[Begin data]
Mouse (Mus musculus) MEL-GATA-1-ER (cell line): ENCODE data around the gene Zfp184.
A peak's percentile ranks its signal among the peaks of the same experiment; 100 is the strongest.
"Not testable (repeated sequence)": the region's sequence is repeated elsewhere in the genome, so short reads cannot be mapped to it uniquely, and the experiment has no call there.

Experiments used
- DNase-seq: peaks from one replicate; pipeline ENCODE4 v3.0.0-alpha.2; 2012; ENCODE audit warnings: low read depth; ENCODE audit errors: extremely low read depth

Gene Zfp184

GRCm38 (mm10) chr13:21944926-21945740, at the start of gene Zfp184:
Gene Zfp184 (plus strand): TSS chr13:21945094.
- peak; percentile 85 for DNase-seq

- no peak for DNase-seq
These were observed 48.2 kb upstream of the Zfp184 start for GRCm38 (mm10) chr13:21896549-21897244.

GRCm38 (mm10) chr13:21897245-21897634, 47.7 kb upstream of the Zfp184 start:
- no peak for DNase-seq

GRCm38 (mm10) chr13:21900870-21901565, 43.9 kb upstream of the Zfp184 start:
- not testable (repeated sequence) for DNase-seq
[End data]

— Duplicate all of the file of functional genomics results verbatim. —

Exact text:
Mouse (Mus musculus) MEL-GATA-1-ER (cell line): ENCODE data around the gene Zfp184.
A peak's percentile ranks its signal among the peaks of the same experiment; 100 is the strongest.
"Not testable (repeated sequence)": the region's sequence is repeated elsewhere in the genome, so short reads cannot be mapped to it uniquely, and the experiment has no call there.

Experiments used
- DNase-seq: peaks from one replicate; pipeline ENCODE4 v3.0.0-alpha.2; 2012; ENCODE audit warnings: low read depth; ENCODE audit errors: extremely low read depth

Gene Zfp184

GRCm38 (mm10) chr13:21944926-21945740, at the start of gene Zfp184:
Gene Zfp184 (plus strand): TSS chr13:21945094.
- peak; percentile 85 for DNase-seq

- no peak for DNase-seq
These were observed 48.2 kb upstream of the Zfp184 start for GRCm38 (mm10) chr13:21896549-21897244.

GRCm38 (mm10) chr13:21897245-21897634, 47.7 kb upstream of the Zfp184 start:
- no peak for DNase-seq

GRCm38 (mm10) chr13:21900870-21901565, 43.9 kb upstream of the Zfp184 start:
- not testable (repeated sequence) for DNase-seq